Championship Chatter – Simply Classic

The Sudoku Grand Prix (GP) has certainly now shown a variety of test styles after the creative but unorthodox Turkish test this past weekend. I’m still not sure exactly what the GP is trying to be, and I have no idea what the “playoff” in Beijing will look like (does anyone know anything about the rules or puzzle designers?), but the list of 10 competitors to qualify is getting much clearer now. Quite incredible to have a different winner for each event so far.

Our test, like some others in the GP such as the UK test, had a pretty clear goal to have a lot of elegantly constructed sudoku in pretty simple styles to test basic sudoku skills. All our puzzles had fair, logical solution paths, and we expected many solvers would finish. And as I still think of this as a US Sudoku Qualifier first, and a GP contest piece second, I was glad we got two of the qualifying Americans to submit all of the answers even if one had a mistake. While this is now quite belated, congrats to Jason Zuffranieri for his US victory and to Bastien Vial-Jaime for the overall victory.

Here is the second pair of classic sudoku that appeared on that contest.

Sudoku by Thomas Snyder


or solve online (using our beta test of Penpa-Edit tools)

Sudoku by Thomas Snyder


or solve online (using our beta test of Penpa-Edit tools)

Themes: Both geometric and logical

Rules: Standard Sudoku rules.

Answer String: For the USSQT, the answer strings were a set of rows/columns encountered late in the puzzle. For this week, you can just hit the solved button on an honor system if you think you’ve solved it.

Design Notes (highlight to view): The third classic sudoku (and first here) was built around an even versus odd theme and recognizing this unusual partitioning of the digits will be key to making fast progress. A bunch of singles (either naked or hidden) can be found based on parity around the middle sections which finally breaks through to the final solution. The fourth classic sudoku (and second here) was constructed to have an early and pretty clear single sticking point aspect to it. The geometry suggests something should be present in the almost full rows or columns. If solvers focus on those most constrained positions in the first column, they will find a naked pair [89] that gets the whole solve going. While none of these classic puzzles required extremely difficult techniques, keeping the solving paths somewhat tight at the very start makes them good competition challenges in my mind.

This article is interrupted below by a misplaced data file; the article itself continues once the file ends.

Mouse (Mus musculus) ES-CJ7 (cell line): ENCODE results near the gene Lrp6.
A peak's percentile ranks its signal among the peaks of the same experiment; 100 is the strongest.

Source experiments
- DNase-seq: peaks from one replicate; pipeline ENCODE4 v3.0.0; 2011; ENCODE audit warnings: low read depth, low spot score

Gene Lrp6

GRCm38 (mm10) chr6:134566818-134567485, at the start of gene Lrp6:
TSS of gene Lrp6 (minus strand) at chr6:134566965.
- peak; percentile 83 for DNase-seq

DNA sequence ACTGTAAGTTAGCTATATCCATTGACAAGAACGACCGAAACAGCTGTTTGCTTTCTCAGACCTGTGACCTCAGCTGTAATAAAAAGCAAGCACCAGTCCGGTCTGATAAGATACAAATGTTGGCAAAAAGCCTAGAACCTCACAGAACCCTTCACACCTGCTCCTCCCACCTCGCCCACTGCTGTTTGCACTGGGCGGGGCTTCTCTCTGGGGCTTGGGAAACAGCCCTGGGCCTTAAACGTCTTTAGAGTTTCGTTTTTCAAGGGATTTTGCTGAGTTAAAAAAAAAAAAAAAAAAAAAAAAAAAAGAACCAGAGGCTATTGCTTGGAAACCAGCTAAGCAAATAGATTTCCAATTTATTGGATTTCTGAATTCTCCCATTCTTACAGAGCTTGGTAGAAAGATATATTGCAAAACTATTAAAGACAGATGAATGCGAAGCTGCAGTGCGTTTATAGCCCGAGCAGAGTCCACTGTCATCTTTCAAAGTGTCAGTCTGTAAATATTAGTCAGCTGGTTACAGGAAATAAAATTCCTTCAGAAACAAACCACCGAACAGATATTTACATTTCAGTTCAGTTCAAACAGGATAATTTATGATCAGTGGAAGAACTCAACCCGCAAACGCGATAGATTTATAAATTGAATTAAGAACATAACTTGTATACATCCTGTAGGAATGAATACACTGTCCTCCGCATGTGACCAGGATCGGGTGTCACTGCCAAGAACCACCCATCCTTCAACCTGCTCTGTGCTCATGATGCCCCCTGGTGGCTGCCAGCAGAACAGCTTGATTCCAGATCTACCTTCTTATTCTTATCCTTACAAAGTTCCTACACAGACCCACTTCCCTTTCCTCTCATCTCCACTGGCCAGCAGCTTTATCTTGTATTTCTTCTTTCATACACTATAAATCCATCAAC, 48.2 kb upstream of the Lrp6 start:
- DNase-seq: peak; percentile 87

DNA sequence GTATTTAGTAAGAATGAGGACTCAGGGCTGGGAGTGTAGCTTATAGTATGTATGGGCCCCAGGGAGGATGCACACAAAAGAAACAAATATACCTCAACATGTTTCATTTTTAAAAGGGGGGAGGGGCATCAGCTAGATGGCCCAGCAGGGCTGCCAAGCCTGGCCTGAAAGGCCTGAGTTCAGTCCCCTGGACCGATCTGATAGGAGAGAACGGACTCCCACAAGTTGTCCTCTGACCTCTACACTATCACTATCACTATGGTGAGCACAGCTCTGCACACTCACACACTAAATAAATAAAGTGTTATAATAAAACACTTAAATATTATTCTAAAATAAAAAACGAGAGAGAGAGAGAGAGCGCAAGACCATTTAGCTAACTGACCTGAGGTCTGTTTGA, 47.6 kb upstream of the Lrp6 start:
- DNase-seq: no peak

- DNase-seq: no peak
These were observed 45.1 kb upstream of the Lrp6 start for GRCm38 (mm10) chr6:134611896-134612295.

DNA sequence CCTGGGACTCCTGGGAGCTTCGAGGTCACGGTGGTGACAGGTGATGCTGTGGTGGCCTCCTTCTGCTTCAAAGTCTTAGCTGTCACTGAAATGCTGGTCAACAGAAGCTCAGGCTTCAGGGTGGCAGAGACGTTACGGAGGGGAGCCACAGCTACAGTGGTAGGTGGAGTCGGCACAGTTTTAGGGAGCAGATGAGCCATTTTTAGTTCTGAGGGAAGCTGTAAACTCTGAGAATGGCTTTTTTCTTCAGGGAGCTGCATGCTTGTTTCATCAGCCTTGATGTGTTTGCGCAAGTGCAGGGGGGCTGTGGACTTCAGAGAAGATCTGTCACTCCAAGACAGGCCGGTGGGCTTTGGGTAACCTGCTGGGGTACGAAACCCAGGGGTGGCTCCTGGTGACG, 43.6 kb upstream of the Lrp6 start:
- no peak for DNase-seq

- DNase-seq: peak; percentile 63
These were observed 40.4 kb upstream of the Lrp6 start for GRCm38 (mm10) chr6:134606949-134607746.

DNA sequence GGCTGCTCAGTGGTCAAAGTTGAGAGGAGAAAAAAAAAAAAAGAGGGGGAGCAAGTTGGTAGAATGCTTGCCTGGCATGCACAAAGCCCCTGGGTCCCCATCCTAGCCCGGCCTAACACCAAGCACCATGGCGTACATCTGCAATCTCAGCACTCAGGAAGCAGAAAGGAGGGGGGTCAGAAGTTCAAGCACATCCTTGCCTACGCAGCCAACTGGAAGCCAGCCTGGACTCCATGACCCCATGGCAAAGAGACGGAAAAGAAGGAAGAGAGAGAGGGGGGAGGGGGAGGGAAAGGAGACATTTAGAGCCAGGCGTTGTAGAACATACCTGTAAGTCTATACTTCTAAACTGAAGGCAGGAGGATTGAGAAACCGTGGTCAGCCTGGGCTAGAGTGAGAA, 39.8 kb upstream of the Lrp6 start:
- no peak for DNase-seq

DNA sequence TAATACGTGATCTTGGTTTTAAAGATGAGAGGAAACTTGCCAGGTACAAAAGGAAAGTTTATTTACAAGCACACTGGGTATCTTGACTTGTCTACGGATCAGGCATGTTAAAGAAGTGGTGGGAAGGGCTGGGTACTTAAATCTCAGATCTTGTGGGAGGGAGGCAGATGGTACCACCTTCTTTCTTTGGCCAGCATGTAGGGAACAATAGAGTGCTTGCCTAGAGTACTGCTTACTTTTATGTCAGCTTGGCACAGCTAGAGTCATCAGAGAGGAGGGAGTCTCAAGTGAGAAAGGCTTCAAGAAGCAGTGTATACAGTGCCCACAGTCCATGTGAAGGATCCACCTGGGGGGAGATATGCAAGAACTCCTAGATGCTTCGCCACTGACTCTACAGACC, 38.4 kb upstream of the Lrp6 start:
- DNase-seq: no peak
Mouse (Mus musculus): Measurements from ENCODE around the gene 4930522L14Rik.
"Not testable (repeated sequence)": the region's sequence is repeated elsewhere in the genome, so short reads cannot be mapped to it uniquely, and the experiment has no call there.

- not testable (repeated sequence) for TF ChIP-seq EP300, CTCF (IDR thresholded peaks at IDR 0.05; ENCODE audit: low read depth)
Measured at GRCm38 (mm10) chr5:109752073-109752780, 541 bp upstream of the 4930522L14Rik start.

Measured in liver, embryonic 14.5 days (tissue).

Solutions: PDF and PDF

  • Scott Handelman says:

    By the amount they took me from shortest to longest: 1, 4, 3, 2 (with 2 taking nearly twice as long as 3).

  • MellowMelon says:

    For what it’s worth, after casually doing all four of these in paint I did find them all to be roughly the same difficulty. 4 took a little longer, but I blame that on paint; I find steps like that with good pencilmarks, and I’m much more willing to draw them in when I’m on paper.

    Of course, that probably just means my times were all about equal to most contestants’ worst of the four…

  • My experience pretty well matches Scott’s. 2 was one of the few puzzles I didn’t solve during the test because I hit the sticking point near the beginning and put it aside pretty promptly. After the test when I learned how long it took to solve, I was happy with that decision.

    • Avatar photo drsudoku says:

      One test-solver certainly got tripped up by it, even resolved it for a second time and it remained the slowest solve. A second tester has #2 as his quickest of the four by over a half minute (otherwise #1 is obviously fastest among the testers). This is the challenge I don’t think many sudoku solvers get when they might complain about an over/under-valued puzzle because there are a few orthogonal approaches to these puzzles and they are very hard to perfectly rate for all solvers when only one of the approaches will be the best and very different solvers will be disadvantaged however you mark it. It’s certainly a reason we aim for 100% finish as the team cutoff, so every different kind of challenge must be met by the people who make the team. It’s also why we try to get as many test-solvers as possible.

Leave a Reply

Your email address will not be published. Required fields are marked *

This site uses Akismet to reduce spam. Learn how your comment data is processed.